UFC 275 saw the end of an era in the strawweight division. After a stellar eight-year UFC run that included five title defenses, Joanna Jedrzejczyk decided to call it a career after a second-round knockout loss to Zhang Weili.
In a recent interview with MMA Fighting, Jedrzejczyk, who turns 35 in August, spoke about her retirement for the first time. While she did admit that she is “still digesting” her decision, she knows she made the right move.
“I always wanted to retire on my rules and I don’t want to be this gatekeeper,” she explained. “I don’t want to be this legend who is going to fight forever and forever and get beat up. That’s the thing. I accept where I am at, what my age is. The craziest thing about it is it was the best camp of my life.
“I was in the best shape ever. Stronger physically, mentally than before. That’s the craziest thing because I’m still having so much love for this sport and I don’t want to leave but somehow I have to take care of myself.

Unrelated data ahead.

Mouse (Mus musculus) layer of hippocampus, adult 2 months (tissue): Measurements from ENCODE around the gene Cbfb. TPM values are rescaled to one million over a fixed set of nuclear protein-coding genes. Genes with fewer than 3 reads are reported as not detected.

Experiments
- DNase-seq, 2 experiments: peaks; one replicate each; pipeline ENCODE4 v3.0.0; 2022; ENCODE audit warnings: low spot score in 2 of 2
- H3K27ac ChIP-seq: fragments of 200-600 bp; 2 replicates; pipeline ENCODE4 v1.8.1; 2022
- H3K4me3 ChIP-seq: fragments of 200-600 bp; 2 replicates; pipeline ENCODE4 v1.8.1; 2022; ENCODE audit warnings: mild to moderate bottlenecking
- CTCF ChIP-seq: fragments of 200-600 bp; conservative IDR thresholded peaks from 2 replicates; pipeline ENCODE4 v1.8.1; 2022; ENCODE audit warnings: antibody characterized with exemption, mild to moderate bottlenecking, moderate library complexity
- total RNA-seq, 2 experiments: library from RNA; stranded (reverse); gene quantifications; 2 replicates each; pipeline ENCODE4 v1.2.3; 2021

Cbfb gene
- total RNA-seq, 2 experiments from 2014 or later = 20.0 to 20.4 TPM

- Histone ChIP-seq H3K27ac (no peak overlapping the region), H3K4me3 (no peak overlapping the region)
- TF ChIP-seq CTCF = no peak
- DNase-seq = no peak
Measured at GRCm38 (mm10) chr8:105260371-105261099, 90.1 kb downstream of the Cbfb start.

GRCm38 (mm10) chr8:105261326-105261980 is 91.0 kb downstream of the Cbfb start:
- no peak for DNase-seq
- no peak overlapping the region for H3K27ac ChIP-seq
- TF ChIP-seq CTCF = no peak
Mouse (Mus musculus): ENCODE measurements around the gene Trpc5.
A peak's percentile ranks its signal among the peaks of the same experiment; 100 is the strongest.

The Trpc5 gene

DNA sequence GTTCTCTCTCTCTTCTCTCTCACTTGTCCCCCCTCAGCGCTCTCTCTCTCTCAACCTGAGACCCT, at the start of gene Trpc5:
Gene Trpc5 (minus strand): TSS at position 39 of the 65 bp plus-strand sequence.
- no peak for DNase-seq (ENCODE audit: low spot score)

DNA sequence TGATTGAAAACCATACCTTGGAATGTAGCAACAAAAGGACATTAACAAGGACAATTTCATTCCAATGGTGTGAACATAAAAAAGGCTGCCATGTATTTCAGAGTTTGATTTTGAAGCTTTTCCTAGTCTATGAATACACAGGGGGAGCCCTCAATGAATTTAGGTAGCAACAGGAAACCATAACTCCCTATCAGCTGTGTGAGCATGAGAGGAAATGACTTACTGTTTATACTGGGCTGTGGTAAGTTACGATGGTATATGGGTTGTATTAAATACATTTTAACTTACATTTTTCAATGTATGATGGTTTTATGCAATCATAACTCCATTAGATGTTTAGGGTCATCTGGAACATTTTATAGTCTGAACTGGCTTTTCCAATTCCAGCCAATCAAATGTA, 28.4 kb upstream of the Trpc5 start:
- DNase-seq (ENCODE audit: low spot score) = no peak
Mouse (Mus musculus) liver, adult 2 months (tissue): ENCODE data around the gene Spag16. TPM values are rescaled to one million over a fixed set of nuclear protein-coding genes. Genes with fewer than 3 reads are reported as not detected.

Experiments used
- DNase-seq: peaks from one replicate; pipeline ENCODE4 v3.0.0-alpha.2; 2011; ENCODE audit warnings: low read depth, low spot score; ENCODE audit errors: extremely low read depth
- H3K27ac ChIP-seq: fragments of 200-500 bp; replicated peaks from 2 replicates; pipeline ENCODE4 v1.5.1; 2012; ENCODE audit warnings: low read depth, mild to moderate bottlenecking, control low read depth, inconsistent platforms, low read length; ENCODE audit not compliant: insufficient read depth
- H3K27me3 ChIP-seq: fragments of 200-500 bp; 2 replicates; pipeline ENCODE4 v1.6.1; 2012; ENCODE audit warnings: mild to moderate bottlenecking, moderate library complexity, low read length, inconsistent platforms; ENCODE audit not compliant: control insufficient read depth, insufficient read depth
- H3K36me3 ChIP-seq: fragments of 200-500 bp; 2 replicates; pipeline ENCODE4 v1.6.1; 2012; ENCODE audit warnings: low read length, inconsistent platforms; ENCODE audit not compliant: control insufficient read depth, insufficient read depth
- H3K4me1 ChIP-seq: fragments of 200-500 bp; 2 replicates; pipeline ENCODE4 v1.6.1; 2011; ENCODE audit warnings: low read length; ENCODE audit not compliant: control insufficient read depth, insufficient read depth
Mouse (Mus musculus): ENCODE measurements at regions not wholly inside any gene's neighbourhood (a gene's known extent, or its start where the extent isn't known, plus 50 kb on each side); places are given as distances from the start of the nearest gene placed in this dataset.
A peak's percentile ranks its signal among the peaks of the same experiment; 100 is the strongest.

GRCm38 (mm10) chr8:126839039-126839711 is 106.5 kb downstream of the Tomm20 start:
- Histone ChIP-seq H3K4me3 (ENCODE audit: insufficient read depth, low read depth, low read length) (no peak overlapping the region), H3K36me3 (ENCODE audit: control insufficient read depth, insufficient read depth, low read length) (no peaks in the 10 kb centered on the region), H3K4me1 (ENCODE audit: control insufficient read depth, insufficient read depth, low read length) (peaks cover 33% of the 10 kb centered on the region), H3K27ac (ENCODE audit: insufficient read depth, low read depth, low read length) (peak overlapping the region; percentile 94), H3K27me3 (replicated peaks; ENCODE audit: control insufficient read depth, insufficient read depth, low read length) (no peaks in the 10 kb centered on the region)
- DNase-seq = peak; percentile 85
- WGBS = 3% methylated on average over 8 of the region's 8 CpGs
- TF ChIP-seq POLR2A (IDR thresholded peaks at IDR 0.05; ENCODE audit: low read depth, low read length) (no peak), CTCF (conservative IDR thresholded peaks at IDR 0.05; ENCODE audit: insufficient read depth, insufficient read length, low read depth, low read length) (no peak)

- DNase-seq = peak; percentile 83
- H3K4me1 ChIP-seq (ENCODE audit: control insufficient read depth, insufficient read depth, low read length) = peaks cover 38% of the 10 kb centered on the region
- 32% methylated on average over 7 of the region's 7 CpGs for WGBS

“We pick this sport, I chose to be a fighter and we have to pay the price,” she continued. “Sometimes you have to be smart enough to say enough to protect yourself for the future. That’s the thing. It’s hard. I’m still digesting my decision, and it isn’t easy, but somehow I’m happy.”
A lot of fighters in the sport make the mistake of staying too long, either because they feel incomplete without fighting or because of the money. But for Jedrzejczyk, long-term health tops all of that.
“It was surprising what happened. To me and to all of us, but like I said, there is the other side of this sport who fighters know only about. It’s the health side. That’s the thing. I don’t want to cross this line in my life and have these concussions or these health issues,” she said.
“I can make more money. I can get more exposure, but I can’t buy health. I will not be able to buy extra health in the game, extra life. That’s the thing. I can’t go easy. If I go, I go 100 percent. It’s just scary as hell. We can get all this damage.”
Jedrzejczyk (16-5 in MMA) plans to continue to be involved in the sport as a fighter manager.